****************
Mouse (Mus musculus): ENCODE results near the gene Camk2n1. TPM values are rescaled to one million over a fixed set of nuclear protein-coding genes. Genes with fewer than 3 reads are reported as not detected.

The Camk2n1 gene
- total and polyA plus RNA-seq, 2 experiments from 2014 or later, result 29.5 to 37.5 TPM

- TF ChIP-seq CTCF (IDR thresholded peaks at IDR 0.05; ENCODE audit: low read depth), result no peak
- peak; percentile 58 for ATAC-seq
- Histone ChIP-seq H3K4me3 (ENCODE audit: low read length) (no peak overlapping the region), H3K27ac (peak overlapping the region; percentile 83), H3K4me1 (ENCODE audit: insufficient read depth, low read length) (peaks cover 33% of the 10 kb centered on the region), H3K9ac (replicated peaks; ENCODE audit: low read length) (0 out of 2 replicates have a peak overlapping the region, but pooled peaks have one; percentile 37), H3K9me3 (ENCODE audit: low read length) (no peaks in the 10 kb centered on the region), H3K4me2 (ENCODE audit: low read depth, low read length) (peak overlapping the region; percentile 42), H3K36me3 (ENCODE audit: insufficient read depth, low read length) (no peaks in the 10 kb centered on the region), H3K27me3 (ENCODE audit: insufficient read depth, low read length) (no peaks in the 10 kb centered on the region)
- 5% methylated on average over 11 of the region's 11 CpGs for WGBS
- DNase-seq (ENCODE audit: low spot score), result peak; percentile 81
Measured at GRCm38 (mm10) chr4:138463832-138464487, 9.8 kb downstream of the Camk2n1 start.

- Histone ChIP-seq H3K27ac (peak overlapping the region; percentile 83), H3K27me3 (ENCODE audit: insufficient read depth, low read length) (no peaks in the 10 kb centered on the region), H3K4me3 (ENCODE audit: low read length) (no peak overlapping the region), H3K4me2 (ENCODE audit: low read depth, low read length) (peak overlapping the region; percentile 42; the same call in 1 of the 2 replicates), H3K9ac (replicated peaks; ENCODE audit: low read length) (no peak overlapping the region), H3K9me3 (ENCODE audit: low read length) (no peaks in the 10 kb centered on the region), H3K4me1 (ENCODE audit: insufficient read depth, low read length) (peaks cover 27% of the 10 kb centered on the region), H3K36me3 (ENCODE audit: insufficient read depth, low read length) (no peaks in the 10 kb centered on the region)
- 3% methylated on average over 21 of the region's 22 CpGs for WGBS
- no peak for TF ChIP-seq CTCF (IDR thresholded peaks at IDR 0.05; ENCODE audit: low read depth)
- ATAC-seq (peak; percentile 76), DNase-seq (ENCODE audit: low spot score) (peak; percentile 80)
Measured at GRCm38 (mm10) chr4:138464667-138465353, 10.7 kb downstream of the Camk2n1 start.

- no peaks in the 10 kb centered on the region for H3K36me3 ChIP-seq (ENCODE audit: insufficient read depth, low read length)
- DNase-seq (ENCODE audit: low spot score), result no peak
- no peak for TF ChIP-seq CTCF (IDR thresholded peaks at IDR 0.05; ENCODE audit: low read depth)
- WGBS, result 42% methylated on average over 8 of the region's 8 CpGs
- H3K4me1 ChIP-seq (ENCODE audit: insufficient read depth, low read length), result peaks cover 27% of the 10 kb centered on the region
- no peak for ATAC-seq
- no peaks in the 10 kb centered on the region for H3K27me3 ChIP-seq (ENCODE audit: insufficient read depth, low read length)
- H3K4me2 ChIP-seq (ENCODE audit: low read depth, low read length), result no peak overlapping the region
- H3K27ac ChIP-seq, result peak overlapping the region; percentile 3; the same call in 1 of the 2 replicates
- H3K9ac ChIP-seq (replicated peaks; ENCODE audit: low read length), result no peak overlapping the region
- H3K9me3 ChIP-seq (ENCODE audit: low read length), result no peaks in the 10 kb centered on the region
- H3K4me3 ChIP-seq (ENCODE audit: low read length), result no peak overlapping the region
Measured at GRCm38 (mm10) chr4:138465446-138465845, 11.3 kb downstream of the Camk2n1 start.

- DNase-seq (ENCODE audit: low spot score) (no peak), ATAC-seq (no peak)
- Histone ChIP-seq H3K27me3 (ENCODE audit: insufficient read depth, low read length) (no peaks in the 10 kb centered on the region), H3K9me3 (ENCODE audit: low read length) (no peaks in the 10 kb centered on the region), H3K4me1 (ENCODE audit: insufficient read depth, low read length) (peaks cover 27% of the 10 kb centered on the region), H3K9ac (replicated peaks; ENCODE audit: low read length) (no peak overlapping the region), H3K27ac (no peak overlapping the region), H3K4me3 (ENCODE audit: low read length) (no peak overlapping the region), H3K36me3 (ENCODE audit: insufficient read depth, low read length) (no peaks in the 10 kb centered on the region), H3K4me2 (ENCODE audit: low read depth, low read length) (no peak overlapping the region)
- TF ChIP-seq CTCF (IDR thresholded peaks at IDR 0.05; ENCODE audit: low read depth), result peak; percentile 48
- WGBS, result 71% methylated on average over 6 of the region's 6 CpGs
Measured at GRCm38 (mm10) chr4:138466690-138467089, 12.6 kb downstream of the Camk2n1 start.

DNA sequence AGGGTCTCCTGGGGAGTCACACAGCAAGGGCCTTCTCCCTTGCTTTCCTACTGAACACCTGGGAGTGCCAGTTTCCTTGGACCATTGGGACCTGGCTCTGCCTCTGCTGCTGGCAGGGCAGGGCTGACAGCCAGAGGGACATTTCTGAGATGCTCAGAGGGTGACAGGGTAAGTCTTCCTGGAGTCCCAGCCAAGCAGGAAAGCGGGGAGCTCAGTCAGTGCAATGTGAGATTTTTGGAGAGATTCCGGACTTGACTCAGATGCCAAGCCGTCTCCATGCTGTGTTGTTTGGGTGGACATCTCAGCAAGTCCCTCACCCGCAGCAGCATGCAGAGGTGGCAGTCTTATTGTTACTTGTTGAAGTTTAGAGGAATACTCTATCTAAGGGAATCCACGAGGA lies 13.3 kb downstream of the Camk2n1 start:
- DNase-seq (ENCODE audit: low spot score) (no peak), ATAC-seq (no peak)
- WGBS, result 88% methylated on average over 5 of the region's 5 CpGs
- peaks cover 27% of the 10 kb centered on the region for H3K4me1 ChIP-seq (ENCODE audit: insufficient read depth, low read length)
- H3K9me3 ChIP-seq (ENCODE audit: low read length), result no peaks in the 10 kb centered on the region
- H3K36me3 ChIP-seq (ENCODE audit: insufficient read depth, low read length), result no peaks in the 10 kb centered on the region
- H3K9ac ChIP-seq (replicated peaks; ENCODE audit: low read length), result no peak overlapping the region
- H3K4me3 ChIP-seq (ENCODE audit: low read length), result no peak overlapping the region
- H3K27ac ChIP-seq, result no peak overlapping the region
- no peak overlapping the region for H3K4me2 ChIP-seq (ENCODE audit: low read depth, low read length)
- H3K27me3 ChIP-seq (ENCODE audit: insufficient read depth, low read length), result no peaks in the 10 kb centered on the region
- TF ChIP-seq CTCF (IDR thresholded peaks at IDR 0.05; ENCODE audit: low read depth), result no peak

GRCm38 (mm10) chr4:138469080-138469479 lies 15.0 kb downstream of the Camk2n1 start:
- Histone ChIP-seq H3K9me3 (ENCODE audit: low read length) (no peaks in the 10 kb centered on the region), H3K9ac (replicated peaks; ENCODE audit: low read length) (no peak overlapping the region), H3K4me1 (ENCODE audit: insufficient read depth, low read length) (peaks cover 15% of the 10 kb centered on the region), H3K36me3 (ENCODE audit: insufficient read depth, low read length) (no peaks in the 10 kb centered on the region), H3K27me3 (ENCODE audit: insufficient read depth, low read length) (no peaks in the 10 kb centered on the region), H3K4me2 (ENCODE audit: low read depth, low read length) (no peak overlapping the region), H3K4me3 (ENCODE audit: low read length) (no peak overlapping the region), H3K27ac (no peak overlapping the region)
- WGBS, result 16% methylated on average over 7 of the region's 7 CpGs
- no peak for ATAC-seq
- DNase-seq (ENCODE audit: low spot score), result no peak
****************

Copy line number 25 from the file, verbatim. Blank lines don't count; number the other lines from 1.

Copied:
- H3K9me3 ChIP-seq (ENCODE audit: low read length), result no peaks in the 10 kb centered on the region